Olde Stuff a Retrospective – Terry Durst
Me and Jean’s Gallery
by Terry Durst
If I liked sports I would use the “if you build it, they will come” analogy, but I hate sports – I absolutely detest sports, and religion too – all kinds of sports and all religion – I detest them all!
But enough about me.
In 1990 Jean had an idea to use her law office space as an art gallery, and I was pleased as punch to be asked to do the first show.
I hung sort of a retrospective, 22 pieces, I think – time sure fades away and memory sure fails – and called the show “Old Stuff.” It was wall-hung found object sculpture from the previous ten years, mostly, and there might’ve been a floor piece too. I hung it salon style in the small room.
We even made little table tents to put at Miracle’s Restaurant to advertise the show.
At the time there were a few fledging galleries in Tremont: Ron Naso’s Studio Gallery, Jim McCall’s. But Jean has a vision of creating a real gallery, with regular shows, regular hours, announcements, and listings. And openings with cheese, wine, beer, and, well, just whatever anybody brought.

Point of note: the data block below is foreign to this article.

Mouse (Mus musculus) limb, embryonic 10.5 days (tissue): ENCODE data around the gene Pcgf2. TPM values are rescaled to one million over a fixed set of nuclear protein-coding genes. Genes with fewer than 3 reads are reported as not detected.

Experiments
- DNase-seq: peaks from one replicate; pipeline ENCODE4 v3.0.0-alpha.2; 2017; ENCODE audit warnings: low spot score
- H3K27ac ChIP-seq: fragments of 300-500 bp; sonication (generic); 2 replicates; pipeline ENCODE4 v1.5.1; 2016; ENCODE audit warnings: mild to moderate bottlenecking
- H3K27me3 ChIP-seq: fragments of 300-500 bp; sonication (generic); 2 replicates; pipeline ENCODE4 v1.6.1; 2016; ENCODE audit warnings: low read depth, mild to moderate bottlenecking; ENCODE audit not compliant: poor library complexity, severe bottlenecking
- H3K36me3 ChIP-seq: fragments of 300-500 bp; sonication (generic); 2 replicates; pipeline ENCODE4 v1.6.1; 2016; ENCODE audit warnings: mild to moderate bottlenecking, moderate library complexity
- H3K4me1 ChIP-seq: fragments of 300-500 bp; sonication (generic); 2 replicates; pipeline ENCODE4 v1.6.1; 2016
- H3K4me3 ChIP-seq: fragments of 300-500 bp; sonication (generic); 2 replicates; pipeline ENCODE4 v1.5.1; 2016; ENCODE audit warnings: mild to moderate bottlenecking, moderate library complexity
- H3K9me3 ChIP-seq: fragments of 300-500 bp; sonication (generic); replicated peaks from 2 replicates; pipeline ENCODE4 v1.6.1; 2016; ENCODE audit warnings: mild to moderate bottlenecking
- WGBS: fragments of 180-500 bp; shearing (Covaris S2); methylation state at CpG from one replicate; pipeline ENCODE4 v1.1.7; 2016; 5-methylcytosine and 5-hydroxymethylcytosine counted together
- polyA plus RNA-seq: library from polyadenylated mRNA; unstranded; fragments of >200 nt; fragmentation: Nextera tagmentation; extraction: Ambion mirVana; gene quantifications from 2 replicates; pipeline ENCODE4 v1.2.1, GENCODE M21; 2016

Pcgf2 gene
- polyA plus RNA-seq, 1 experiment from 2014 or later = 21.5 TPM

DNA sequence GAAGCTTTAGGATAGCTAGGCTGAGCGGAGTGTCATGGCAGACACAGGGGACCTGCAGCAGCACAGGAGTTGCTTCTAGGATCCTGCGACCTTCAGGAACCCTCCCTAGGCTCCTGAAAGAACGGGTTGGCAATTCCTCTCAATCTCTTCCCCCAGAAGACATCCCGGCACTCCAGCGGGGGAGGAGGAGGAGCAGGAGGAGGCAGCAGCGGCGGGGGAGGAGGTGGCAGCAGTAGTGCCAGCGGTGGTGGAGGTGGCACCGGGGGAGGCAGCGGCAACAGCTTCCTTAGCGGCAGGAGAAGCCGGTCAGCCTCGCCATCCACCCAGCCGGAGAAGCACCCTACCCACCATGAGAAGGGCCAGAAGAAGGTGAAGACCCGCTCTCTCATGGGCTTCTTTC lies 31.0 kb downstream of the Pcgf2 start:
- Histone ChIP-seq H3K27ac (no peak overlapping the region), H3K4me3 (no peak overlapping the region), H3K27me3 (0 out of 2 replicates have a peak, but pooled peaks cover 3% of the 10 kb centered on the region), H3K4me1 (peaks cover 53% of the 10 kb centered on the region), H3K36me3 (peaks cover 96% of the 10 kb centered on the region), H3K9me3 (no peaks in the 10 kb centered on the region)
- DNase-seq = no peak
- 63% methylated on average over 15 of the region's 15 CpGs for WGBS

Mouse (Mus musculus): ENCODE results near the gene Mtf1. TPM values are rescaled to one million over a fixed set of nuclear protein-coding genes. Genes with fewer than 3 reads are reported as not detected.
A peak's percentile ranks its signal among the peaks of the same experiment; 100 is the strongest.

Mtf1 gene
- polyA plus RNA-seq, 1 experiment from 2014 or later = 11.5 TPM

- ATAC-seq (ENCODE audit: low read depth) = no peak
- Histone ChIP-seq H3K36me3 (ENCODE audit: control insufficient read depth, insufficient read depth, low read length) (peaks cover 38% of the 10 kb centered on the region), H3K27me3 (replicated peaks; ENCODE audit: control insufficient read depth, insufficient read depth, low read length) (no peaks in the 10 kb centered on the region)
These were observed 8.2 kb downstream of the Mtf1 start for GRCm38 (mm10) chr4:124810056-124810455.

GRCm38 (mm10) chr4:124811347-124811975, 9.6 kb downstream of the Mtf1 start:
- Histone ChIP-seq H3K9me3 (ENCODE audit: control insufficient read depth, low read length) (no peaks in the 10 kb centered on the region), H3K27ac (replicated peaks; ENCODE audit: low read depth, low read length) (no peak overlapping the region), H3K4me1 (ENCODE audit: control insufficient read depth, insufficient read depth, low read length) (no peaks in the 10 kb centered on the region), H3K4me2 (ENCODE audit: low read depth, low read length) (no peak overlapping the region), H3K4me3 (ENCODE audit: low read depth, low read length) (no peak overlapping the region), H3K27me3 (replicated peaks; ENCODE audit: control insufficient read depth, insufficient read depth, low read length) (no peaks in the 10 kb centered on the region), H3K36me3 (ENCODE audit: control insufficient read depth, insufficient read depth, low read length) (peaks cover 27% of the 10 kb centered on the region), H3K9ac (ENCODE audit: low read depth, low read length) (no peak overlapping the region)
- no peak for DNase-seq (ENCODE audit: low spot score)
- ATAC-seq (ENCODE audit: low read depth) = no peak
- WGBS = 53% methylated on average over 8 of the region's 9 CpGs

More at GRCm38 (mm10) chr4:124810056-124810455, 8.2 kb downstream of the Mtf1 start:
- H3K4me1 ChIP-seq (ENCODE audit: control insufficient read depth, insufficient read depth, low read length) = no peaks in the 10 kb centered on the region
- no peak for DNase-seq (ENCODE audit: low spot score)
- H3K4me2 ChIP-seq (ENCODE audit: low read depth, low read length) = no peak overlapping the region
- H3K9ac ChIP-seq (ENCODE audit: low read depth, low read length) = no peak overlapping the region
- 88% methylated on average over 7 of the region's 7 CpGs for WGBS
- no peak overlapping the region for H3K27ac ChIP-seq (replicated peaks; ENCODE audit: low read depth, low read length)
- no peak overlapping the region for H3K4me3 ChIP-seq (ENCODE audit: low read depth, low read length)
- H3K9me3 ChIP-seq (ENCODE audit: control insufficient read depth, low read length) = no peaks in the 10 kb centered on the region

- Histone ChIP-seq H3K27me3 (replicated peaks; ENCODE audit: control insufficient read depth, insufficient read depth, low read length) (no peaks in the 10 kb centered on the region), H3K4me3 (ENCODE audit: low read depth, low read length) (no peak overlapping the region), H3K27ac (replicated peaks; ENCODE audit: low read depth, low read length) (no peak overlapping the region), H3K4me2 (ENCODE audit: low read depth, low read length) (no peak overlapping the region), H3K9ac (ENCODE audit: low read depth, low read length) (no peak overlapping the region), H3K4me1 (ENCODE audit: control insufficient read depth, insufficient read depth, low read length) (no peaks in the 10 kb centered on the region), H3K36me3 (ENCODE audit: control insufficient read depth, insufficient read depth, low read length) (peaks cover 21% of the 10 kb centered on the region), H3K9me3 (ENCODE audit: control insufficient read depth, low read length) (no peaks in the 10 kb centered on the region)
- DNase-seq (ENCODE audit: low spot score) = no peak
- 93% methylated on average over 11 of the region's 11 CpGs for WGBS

The basement was always fun.
In 1995 I did an installation there, in the basement, which involved over four hundred men’s socks hung on clotheslines, by one clothespin each.
I believe, ahem, that it was the longest running show? We left it up for months.
Dan came into town from Chicago, just happened to stop at Jean’s gallery, just happened to see my work, my socks hung there all forlorn and lonely, and later Jean said to me you gotta meet this guy, Jean told Dan you gotta meet this guy (me), I called Dan for a blind date, and Dan and I have been together since that blind date night. Eight years in December.
And until the end.
Over the years I’ve had the privilege of using the gallery space as my own. Whatever I wanted to do, whatever I wanted to show. I’ve always loved the small single room on the main floor, perfect for an intimate show of wall-hung work, or a small installation.
Even a big window at the front sidewalk with a little “stage” area behind it. Once I made this window area into a gym locker room, just because I detest sports so much I guess – it was kinda homo, ya know?
This gallery has always been perfect for me.